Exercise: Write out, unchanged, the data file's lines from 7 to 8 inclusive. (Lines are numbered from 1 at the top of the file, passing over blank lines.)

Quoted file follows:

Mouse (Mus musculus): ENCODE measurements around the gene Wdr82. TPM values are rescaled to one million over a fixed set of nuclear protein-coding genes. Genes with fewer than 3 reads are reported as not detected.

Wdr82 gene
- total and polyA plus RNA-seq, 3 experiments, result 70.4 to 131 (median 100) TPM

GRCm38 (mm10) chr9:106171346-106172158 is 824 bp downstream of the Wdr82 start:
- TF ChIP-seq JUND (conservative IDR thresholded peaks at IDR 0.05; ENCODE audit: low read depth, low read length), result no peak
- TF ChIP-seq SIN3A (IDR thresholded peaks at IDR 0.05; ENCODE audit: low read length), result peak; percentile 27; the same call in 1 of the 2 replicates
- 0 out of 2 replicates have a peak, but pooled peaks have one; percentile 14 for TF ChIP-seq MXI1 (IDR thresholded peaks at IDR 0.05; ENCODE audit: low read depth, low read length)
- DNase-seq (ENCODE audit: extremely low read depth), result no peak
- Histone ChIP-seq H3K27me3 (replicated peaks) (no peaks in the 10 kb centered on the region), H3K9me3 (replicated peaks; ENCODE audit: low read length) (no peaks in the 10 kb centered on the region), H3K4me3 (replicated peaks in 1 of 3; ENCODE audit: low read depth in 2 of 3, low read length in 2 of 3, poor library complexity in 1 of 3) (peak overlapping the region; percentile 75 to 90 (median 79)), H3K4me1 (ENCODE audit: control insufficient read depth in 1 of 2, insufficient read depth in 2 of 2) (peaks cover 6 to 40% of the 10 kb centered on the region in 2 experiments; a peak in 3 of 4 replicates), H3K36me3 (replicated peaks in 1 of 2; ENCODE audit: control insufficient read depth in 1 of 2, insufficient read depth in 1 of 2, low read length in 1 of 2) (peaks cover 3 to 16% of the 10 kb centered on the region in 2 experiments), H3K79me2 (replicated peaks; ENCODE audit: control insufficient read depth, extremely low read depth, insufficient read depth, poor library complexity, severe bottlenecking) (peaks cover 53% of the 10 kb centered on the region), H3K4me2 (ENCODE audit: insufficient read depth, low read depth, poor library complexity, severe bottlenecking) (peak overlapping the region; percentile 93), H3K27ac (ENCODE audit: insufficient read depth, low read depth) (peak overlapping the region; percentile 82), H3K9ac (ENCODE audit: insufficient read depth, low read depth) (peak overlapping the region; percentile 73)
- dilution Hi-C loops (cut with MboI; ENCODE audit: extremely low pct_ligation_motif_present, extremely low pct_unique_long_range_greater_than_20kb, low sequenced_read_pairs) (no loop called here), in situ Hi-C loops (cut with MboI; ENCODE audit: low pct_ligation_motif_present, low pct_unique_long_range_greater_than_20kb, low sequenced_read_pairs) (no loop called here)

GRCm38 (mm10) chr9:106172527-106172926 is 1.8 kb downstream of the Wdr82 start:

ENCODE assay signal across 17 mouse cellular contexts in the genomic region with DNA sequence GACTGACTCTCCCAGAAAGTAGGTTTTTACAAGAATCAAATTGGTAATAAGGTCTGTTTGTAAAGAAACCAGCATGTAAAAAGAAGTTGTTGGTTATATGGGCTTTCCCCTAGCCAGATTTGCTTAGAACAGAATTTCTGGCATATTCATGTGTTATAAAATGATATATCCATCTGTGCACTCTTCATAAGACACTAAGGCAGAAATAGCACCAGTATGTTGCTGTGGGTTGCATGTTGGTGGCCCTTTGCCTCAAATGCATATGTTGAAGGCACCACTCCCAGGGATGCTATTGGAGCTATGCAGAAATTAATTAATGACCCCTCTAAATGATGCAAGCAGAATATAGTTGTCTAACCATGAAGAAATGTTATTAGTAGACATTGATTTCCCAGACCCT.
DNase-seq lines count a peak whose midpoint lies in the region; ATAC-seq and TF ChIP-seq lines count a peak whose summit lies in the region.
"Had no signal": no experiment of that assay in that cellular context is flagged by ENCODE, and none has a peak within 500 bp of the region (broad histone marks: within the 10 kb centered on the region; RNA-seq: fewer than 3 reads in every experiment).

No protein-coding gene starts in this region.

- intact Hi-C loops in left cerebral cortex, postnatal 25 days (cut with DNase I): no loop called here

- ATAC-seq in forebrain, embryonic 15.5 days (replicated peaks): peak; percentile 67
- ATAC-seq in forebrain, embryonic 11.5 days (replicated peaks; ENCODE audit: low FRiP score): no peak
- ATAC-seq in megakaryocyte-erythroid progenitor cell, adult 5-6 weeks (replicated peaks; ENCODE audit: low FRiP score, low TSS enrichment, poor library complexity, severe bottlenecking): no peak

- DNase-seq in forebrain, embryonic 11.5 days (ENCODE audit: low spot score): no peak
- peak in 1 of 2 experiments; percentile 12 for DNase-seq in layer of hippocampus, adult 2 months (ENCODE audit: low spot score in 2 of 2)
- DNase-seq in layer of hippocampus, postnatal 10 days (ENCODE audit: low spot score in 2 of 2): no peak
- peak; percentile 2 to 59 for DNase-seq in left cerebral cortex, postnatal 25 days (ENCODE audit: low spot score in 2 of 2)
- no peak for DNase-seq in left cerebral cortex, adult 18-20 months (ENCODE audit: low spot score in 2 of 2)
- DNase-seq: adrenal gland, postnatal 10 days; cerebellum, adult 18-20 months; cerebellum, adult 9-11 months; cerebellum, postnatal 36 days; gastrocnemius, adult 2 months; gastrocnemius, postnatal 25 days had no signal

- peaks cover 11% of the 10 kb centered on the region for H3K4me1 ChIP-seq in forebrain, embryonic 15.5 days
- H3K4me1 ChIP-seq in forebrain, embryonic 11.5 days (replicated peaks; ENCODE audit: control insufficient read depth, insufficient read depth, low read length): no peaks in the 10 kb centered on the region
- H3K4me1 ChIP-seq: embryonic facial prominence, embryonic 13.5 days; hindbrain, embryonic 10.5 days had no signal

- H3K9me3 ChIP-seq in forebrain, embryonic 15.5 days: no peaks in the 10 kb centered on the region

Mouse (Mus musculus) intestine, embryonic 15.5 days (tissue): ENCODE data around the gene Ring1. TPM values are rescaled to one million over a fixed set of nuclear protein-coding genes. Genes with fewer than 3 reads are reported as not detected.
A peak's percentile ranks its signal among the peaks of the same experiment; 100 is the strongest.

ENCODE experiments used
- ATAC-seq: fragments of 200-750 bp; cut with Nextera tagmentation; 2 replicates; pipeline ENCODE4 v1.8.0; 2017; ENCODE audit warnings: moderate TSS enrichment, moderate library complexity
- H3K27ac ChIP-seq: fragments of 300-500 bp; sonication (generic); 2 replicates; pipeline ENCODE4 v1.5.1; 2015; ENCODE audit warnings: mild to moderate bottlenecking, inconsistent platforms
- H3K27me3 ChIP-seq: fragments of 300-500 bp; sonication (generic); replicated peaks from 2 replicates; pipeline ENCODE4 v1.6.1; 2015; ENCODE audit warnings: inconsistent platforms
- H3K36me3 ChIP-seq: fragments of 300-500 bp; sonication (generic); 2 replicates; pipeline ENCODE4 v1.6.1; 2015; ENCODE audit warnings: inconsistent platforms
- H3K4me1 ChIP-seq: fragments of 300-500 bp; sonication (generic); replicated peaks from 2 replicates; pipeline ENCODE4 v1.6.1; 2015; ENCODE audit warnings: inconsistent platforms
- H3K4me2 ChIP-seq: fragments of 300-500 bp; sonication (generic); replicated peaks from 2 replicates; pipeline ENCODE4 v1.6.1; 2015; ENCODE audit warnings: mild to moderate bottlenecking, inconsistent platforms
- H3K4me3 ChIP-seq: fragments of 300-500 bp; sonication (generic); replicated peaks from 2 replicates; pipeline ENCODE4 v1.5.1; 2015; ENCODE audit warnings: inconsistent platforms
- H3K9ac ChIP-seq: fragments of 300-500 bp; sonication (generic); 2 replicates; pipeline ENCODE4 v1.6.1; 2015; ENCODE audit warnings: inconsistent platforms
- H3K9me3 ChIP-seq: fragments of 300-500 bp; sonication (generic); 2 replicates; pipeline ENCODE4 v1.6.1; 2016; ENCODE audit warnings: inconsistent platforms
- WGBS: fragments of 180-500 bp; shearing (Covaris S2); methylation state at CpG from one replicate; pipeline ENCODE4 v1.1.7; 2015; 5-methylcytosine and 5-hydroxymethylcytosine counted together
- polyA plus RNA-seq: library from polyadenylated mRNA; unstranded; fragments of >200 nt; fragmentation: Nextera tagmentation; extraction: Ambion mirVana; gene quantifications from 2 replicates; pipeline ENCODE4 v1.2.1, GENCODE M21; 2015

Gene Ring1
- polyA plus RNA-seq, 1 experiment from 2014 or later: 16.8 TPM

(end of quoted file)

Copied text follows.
- 0 out of 2 replicates have a peak, but pooled peaks have one; percentile 14 for TF ChIP-seq MXI1 (IDR thresholded peaks at IDR 0.05; ENCODE audit: low read depth, low read length)
- DNase-seq (ENCODE audit: extremely low read depth), result no peak